There's more than a little I don't fully understand about the Mississippi governor's race so far, and I'm sure it'll only get more confusing as we count down the days to, first, August and then November.
The two things that most puzzle me are Haley Barbour hanging Mississippi's economic woes on Ronnie Musgrove, and the gutless vows by just about every candidate in every race not to raise taxes.
Gov. Musgrove has been trying to convince the Legislature for the past three years that its budget estimates were far too rosy. He begged, pleaded and threatened the legislators to lower their financial forecast. They wouldn't, and the governor had to make budget cuts.
So this week we get the word from the state Tax Commission that Mississippi collected almost $118 less than it budgeted. I can only imagine Musgrove sitting in the Governor's Mansion muttering something like, "Well, duh."
Barbour, trying to become the Republican candidate for governor and then the Republican governor, can and probably will raise any number of issues he and Musgrove disagree over, but if he'll take an honest look around he'll notice many states with his GOP buddies in charge are facing the same, or worse, problems than Mississippi.
Barbour's also proud of his close ties with the Bush administration, and that's all fine and good. But if he's going to hang Mississippi's economic woes on Musgrove, then he's also got to hang the nation's pitiful economy on his buddy in the White House.
And I'd like to hear just one politician running for office actually admit that, you know what, folks, we might just have to raise taxes pretty soon. There have been a few signs of an improving economy, but not enough to get all lathered up over.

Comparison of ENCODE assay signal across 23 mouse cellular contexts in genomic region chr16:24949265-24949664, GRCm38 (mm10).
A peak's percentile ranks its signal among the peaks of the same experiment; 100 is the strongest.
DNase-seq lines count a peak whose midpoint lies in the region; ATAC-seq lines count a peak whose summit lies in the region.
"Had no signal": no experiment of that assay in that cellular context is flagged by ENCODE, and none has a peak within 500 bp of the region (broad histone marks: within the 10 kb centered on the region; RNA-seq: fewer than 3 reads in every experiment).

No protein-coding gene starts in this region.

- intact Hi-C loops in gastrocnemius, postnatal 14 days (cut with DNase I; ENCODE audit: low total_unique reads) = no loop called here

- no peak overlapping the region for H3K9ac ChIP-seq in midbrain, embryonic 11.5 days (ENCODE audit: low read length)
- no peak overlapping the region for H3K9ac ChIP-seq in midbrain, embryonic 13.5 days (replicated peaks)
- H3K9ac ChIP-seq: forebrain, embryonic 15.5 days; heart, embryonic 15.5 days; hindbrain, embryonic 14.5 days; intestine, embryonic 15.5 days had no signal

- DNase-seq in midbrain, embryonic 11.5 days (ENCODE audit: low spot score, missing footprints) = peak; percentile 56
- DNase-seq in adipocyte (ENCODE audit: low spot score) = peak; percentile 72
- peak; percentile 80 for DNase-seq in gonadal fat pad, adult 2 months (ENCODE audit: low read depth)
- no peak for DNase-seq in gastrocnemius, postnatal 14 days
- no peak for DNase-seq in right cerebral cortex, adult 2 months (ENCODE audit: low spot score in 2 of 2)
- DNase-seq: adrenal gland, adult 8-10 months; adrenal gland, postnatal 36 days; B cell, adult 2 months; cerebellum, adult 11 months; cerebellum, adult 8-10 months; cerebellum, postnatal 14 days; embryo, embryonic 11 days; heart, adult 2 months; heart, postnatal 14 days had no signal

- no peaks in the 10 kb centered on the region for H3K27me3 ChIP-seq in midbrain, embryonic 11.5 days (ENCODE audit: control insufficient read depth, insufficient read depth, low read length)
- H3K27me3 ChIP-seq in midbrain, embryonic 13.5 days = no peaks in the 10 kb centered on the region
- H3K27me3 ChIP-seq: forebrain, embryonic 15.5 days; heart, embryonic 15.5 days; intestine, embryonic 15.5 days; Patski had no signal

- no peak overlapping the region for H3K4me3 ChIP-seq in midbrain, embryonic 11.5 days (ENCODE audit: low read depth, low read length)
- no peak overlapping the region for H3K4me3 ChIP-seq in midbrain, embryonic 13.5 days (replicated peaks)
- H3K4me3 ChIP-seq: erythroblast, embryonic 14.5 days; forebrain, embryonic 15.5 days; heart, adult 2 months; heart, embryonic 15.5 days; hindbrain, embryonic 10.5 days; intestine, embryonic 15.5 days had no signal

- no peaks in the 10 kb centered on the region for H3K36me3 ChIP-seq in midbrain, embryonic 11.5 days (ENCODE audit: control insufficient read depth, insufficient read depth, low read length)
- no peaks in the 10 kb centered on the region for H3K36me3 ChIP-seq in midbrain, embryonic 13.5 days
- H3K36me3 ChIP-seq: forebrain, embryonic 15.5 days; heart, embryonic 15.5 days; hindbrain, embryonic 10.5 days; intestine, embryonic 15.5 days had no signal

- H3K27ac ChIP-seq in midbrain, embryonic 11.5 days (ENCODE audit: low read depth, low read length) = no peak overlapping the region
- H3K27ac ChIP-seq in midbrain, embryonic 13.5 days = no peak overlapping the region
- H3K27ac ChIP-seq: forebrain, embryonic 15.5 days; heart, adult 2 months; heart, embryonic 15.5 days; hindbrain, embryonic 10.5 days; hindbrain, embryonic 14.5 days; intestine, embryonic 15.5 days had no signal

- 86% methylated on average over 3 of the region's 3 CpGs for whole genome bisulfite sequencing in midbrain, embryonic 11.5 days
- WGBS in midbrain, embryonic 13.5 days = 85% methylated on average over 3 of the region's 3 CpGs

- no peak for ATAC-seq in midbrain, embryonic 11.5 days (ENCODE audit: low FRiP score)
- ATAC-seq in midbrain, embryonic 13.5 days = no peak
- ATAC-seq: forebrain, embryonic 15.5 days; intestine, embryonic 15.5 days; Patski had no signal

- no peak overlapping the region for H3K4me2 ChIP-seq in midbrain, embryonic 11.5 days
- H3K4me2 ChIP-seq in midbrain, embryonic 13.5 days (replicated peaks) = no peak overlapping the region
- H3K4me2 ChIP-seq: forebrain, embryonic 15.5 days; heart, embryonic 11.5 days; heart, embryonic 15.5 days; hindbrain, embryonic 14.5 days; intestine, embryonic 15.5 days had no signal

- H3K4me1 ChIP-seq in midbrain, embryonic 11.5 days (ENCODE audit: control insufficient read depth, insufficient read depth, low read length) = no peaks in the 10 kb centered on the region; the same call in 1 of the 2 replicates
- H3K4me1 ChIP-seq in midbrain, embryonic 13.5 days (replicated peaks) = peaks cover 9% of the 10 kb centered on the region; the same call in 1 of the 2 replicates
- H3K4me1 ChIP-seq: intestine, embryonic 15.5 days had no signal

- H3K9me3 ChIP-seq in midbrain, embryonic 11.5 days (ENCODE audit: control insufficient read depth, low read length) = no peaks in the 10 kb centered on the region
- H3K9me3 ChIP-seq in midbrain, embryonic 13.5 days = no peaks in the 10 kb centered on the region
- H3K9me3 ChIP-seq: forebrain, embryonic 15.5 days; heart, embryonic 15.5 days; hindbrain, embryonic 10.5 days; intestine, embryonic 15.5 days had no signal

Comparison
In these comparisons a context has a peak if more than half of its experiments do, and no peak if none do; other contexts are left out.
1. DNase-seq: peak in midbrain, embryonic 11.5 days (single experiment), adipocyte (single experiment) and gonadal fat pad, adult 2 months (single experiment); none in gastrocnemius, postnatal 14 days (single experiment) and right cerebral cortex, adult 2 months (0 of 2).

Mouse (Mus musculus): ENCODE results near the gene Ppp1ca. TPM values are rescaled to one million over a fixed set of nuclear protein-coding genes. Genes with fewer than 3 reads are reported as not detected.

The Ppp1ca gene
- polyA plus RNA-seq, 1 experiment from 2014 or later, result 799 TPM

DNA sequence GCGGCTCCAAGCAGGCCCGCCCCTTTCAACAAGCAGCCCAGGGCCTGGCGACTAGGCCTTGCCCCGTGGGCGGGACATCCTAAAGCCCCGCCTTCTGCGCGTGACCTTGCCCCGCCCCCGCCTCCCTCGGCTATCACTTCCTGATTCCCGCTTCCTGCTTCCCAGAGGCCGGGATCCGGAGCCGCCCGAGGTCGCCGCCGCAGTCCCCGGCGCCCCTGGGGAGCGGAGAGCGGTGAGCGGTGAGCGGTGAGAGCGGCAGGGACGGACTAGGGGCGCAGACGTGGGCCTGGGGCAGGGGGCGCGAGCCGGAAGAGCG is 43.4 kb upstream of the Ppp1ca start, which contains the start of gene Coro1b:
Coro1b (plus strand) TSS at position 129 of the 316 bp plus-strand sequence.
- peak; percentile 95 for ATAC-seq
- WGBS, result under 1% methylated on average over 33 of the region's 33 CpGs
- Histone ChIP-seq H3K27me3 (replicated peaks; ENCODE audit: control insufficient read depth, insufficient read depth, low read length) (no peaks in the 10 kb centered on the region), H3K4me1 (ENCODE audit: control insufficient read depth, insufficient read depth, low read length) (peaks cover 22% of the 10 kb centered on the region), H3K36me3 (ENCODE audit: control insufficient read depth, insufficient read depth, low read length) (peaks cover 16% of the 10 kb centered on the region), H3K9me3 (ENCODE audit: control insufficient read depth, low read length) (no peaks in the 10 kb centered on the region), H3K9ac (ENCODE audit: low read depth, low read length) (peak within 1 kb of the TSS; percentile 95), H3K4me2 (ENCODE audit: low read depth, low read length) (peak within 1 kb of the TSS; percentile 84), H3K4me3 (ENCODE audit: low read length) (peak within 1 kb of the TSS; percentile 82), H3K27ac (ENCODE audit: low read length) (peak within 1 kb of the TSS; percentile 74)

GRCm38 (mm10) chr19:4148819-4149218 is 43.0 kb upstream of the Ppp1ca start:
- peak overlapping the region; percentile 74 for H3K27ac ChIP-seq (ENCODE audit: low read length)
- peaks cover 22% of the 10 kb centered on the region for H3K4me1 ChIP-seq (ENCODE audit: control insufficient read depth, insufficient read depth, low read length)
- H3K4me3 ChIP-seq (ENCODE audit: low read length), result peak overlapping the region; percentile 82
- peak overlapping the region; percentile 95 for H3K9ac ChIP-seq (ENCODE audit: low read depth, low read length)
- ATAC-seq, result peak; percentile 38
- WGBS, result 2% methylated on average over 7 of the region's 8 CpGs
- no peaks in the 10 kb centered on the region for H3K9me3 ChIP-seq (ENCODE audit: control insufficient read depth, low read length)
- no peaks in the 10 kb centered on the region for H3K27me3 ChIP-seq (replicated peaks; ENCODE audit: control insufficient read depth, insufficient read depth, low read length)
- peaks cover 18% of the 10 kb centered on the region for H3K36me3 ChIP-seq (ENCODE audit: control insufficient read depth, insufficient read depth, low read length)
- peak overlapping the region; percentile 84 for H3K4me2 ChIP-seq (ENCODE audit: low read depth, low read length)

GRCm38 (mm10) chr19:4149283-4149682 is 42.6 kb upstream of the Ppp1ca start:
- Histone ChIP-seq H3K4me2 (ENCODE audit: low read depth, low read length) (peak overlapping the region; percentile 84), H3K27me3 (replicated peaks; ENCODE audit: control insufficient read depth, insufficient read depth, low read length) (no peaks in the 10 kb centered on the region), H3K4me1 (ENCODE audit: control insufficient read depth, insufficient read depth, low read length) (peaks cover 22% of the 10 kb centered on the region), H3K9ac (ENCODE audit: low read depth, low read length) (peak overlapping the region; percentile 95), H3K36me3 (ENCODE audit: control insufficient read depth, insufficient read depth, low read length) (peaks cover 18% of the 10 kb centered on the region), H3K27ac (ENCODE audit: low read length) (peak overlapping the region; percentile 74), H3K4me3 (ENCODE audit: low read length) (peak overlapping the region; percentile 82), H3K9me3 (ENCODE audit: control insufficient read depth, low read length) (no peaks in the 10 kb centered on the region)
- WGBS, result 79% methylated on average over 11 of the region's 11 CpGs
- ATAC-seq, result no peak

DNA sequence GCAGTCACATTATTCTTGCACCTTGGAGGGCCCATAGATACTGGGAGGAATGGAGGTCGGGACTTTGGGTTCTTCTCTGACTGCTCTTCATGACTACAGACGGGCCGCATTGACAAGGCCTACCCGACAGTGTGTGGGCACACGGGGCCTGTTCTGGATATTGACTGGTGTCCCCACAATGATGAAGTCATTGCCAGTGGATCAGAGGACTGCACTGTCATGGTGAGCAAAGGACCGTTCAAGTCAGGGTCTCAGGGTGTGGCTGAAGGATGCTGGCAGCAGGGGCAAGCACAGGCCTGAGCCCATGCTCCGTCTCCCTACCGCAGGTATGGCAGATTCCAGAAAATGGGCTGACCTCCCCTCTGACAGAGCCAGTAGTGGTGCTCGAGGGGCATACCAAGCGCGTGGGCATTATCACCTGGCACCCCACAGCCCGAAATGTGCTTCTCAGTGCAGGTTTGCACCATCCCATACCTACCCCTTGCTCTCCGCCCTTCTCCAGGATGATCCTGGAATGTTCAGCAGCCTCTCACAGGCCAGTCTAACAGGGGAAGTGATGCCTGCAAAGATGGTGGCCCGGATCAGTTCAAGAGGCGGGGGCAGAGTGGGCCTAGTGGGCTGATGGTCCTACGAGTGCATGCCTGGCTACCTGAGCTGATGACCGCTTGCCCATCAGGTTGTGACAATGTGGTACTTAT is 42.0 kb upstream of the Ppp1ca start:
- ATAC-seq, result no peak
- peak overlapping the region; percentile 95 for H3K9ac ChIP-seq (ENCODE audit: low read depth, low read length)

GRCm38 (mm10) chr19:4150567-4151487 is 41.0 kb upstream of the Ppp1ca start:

It's not an election year in Alabama, and that might make it somewhat easier, but Gov. Bob Riley a Republican, mind you has proposed a $1.2 billion tax increase based primarily on jacking up property and income tax rates. Read it again: $1.2 billion as in $1,200,000,000.
Certainly, the voters have to approve it, or not, but the point is, Alabama's leadership it's Republican leadership is facing the music, as unpleasant as it may be.
Alabama, I'd be willing to bet, won't the only state considering raising taxes, and if it were an election year over there Riley would probably be railing against any such notions. But it's not and he isn't, and he won't be by himself.
Mississippi's tax system has been labeled the least progressive in the entire nation. A study conducted by economics professors at Mississippi State University indicated that if Mississippi would merely restructure what is already in place, the state would realize several millions more each year.
So why not restructure what we already have and then bump our taxes a bit if need be, and see what happens. If both those things were combined with the slight economic increases we're beginning to see, then we could be onto something.
But don't count on hearing many politicians mentioning any such ideas. Most of them would rather blame somebody else than trying to meet the problem head-on.
Danny McKenzie is associate editor of the Daily Journal.